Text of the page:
High traffic congestion in cities can lead to difficulties in delivering appropriate aid to people in need of emergency services. Developing an autonomous aerial medical evacuation system with the required size to facilitate the need can allow for the mitigation of the constraint. The aerial system must be capable of vertical takeoff and landing to reach highly conjected areas and areas where traditional aircraft cannot access. In general, the most challenging limitation within any proposed solution is the landing sequence. There have been several techniques developed over the years to land aircraft autonomously; however, very little attention has been scoped to operate strictly within highly congested urban-type environments. The goal of this research is to develop a possible solution to achieve autonomous landing based on computer vision-capture systems. For example, by utilizing modern computer vision approaches involving depth estimation through binocular stereo computer vision, a depth map can be developed. If the vision system is mounted to the bottom of an autonomous aerial system, it can represent the area below the aircraft and determine a possible landing zone. In this work, neural networks are used to isolate the ground via the computer vision height map. Then out of the entire visible ground area, a potential landing position can be estimated. An optimization routine is then developed to identify the most optimal landing position within the visible area. The optimization routine identifies the largest identifiable open area near the desired landing location. Web cameras were utilized and processed on a desktop to form a basis for the computer vision system. The algorithms were tested and verified using a simulation effort proving the feasibility of the approach. In addition, the system was tested on a scaled down city scene and was able to determine an optimal landing zone.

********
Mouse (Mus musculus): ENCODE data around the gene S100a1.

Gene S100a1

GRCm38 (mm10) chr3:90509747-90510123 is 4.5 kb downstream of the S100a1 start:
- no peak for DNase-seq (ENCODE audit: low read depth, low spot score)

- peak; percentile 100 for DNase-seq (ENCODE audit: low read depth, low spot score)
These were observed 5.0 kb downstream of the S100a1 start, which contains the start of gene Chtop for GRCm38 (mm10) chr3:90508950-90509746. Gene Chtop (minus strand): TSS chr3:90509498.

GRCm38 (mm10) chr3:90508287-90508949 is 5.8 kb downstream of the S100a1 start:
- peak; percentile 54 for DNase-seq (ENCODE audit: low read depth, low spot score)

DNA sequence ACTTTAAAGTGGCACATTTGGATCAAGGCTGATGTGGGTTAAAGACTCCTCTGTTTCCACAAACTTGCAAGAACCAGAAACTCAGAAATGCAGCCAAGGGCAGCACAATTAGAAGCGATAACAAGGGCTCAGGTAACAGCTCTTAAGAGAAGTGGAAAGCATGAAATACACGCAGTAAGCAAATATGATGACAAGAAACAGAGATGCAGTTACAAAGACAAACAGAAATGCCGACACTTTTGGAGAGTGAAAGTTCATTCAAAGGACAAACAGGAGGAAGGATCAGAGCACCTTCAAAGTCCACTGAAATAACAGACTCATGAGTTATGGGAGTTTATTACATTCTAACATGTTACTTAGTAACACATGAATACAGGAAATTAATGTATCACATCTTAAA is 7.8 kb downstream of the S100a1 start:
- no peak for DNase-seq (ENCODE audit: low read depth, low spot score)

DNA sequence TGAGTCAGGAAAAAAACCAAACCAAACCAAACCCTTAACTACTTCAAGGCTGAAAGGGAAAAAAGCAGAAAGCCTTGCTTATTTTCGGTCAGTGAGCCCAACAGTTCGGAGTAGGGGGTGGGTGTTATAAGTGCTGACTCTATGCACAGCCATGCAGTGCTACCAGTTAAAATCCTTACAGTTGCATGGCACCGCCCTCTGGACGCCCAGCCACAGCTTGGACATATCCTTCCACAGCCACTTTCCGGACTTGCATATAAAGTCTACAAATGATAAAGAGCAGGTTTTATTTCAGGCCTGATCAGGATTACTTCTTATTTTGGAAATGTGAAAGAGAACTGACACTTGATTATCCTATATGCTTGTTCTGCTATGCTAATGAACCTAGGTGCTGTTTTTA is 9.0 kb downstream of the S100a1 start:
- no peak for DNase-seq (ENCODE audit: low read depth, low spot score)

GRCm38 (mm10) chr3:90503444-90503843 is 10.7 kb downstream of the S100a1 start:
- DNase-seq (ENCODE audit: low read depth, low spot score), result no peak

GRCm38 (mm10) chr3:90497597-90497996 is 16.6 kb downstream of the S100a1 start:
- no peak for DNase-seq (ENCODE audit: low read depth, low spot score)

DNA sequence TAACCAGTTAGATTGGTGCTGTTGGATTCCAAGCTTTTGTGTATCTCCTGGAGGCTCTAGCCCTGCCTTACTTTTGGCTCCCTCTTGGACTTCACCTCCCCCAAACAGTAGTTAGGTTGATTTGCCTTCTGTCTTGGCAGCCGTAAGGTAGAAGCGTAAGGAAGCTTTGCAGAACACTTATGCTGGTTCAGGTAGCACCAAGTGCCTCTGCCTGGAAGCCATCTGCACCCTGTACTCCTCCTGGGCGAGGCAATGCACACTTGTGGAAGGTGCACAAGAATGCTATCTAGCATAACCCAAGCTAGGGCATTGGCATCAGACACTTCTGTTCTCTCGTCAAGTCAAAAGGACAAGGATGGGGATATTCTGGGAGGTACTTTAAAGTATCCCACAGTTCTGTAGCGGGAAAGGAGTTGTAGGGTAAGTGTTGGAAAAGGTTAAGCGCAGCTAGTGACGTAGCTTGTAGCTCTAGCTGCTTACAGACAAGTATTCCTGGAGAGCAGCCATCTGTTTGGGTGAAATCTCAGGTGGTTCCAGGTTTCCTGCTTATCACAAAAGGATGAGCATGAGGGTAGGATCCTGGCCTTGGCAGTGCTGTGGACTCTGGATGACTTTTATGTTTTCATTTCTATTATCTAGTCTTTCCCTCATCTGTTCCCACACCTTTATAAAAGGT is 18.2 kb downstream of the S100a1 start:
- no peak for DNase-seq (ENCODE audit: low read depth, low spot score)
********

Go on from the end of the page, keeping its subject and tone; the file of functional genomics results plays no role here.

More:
Library of Congress Subject Headings

Computer vision; Drone aircraft--Piloting

Publication Date


Document Type


Student Type


Degree Name

Mechanical Engineering (MS)

Department, Program, or Center

Mechanical Engineering (KGCOE)


Jason Kolodziej

Advisor/Committee Member

Carl Salvaggio


RIT – Main Campus

Plan Codes